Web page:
A recent article, published in Nature Communications, has revealed a gene editing approach that can eliminate levels of latent herpes simplex virus 1 (HSV-1).
Herpes simplex virus
HSV types 1 and 2 are widespread pathogens causing oral and genital ulcers, neonatal herpes and increasing risk of HIV acquisition in humans. After primary infection at the skin or mucosa, the virus establishes lifelong latency in the sensory and autonomic neurons of the peripheral nervous system. As a result, the virus is able to reactivate from this state, causing lesions and/or virus shedding at mucosal surfaces.
Current therapies can reduce the severity of acute infections and diminish viral reactivation frequency. However, these therapies do not reduce or eliminate the latent virus that continues to drive recurrent disease. Advancements in gene editing technologies, including CRISPR/Cas9 and meganucleases, offer the possibility of directly targeting these latent genomes for elimination.
Researchers at Fred Hutchinson Cancer Research Center used dual meganucleases to target multiple sites within the HSV genome. Specifically, the team used self-complementary adeno-associated virus vectors (scAVVs) to deliver the meganucleases into mouse models of HSV-1 infection.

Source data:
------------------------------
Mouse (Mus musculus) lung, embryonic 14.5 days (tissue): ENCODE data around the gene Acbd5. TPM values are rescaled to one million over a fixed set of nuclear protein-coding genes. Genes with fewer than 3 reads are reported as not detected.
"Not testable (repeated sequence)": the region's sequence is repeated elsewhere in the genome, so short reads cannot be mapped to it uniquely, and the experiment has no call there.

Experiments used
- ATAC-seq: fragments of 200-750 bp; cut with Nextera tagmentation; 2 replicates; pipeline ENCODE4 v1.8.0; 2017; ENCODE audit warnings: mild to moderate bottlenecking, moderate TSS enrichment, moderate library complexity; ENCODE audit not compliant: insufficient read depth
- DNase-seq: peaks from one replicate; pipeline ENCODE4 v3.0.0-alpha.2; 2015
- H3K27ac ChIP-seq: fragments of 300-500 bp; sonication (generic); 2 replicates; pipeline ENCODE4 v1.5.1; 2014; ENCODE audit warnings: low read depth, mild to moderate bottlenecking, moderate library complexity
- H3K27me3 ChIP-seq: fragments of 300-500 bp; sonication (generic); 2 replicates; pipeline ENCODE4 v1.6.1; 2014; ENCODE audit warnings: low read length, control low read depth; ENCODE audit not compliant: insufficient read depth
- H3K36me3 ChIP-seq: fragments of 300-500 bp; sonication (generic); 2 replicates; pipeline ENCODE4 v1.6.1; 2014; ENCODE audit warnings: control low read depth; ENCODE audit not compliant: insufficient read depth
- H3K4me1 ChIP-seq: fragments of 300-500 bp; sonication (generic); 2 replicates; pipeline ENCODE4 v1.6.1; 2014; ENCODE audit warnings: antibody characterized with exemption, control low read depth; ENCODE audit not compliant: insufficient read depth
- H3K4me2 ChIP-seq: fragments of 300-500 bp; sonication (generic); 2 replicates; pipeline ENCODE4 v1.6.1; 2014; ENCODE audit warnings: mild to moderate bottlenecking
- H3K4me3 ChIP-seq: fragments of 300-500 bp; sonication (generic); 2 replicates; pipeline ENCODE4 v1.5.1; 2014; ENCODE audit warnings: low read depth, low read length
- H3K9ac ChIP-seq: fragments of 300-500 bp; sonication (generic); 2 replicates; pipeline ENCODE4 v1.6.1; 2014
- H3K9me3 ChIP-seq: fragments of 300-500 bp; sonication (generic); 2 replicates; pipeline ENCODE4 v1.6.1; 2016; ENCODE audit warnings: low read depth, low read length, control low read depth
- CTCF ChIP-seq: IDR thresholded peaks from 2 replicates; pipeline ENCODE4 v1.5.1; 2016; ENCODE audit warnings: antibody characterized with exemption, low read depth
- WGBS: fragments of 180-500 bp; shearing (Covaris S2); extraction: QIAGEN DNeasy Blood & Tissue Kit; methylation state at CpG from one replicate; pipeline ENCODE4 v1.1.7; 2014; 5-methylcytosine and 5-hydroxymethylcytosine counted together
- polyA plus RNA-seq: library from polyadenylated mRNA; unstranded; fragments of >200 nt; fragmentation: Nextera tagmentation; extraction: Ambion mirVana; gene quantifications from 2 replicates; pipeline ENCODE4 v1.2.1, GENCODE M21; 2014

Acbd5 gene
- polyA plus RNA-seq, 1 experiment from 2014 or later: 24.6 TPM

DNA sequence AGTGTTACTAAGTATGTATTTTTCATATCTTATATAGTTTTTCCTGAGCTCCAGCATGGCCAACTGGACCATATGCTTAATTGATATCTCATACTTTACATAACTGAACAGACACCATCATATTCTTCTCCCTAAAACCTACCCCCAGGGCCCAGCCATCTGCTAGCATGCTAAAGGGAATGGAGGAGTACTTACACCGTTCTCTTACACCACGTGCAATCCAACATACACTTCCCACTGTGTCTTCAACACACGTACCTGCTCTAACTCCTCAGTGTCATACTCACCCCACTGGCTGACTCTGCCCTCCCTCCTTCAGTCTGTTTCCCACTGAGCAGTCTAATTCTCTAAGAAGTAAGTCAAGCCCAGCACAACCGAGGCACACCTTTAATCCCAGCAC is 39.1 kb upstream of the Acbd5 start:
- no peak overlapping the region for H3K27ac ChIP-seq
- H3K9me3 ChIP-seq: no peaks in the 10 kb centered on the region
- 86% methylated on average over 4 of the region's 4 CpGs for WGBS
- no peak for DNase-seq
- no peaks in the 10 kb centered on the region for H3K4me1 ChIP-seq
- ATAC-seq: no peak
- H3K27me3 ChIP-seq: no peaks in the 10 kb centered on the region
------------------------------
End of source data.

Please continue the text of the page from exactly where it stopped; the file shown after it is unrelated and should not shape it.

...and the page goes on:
First author and senior staff scientist at the Fred Hutchinson Cancer Research Center, Martine Aubert, stated:
“When there are two cuts, the cells seem to say that the virus DNA is too damaged to be repaired and other molecular players come in to remove it from the cell body.”
The researchers found that meganuclease-mediated gene editing eliminated over 90% of latent virus present in the superior cervical ganglia. It also eliminated over 50% in the trigeminal ganglia.
The team believe these results provide support for continued development of gene editing as a strategy for latent HSV infections. They hope that if these observed levels were translated into humans, it would significantly reduce HSV reactivation, shedding and lesions. They suggest that with further optimisation of the delivery systems and meganculeases themselves, this approach is likely to offer a pathway to cure HSV infection.
“This is a curative approach for both oral and genital HSV infection. I see it going into clinical trials in the near future.”